Most board games require logical thinking, the ability to calculate risk and the skill to plan ahead. Games like Mysterium, Codenames, and Deception: Murder in Hong Kong demand something entirely different: imagination. Often seen as party games because of the silly scenarios they can create (how did the murderer use dentures to kill their victim?!), these games offer an experience that’s unlike most board game evenings.

Codenames pits two rival teams of spies against each other, attempting to rendezvous with all their agents before the opposing team does. Each team faces the same board of codenames, and must guess which ones belong to their agents. The only players who know the answers are the Spymasters, who give verbal hints to their clueless spies. It’s then up to their team to work out the meaning of the clues and take a guess. Taking only 15 minutes, it’s a playful take on the spy genre that is pretty light on theme and mechanics.

Deception: Murder in Hong Kong is an asymmetric game – one murderer against the police force. One player takes the role of “‘Forensic Scientist”. The rest of the players have a face-up array of possible murder instruments, from ants to ice skates. The murderer, in a secret round, shows the forensic scientist which of their cards they used to commit the murder. After everyone opens their eyes again, the Forensic Scientist chooses clues from a list of possible options, attempting to lead the investigators to the killer.

Mysterium is a lushly illustrated co-operative take on the genre. The ghost of a murdered servant haunts a mansion, trying to communicate with a group of mediums investigating the crime. One player takes the role of the ghost, whilst the rest are mediums. The ghost passes “dreams”  (picture cards) to the mediums, each illustrated with intriguing images that could have many different connotations. Players solve the mystery by interpreting the dreams and choosing which murder weapons or locations they think they correspond with.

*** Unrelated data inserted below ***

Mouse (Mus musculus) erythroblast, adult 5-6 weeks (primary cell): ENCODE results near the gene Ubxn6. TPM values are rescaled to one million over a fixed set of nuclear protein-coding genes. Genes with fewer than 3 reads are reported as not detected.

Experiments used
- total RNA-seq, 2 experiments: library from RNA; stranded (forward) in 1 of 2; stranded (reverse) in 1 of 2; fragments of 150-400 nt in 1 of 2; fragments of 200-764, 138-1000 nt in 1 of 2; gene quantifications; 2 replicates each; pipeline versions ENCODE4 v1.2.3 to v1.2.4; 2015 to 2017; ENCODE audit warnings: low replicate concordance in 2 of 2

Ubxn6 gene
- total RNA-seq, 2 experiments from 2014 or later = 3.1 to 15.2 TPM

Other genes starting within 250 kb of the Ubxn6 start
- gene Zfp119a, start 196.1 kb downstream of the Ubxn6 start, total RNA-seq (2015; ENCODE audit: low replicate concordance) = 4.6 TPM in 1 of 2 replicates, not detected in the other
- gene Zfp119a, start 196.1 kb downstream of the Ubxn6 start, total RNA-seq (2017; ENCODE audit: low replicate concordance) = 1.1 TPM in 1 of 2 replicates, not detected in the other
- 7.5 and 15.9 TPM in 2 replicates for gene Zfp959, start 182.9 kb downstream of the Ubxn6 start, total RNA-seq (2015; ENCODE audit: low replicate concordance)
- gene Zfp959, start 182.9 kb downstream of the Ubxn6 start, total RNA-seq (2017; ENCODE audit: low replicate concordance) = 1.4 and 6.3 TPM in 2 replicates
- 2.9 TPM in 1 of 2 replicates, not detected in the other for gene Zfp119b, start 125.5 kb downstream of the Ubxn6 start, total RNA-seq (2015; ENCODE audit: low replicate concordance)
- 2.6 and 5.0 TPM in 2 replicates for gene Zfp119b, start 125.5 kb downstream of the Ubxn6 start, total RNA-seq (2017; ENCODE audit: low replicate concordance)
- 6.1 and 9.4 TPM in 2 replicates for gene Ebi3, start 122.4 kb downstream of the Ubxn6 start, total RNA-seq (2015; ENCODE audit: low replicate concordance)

These games are popular because they’re such a departure from traditional, analytical board games. The subjective nature of Codenames or Mysterium levels the playing field – it’s less likely that a more skilled player will stomp everyone else, as can sometimes happen in strategy-based games. Since they’re team games, they generate plenty of discussion as players debate the meaning of an oblique clue or confusing image. It’s a fun way to play with friends and creates a great party atmosphere. The asymmetric nature of these games creates plenty of inherent replayability too – after you’ve played the Forensic Scientist in Deception, you can swap out and get a totally different experience as an investigator!

The genre is not without its problems though. Chief among them is that the game can get very repetitive if playing with the same group over and over. Players will quickly become familiar with the cards and how their friends communicate in game, reducing the challenge. There’s also the limitations of the “party game” label – players may expect a short game (Codenames and Deception clock in at about 15-20 minutes each), and one that’s probably quite light on theme. The immensely popular Mysterium defies both of these expectations, showing there’s room for more richly thematic and mechanically interesting games within the deduction genre.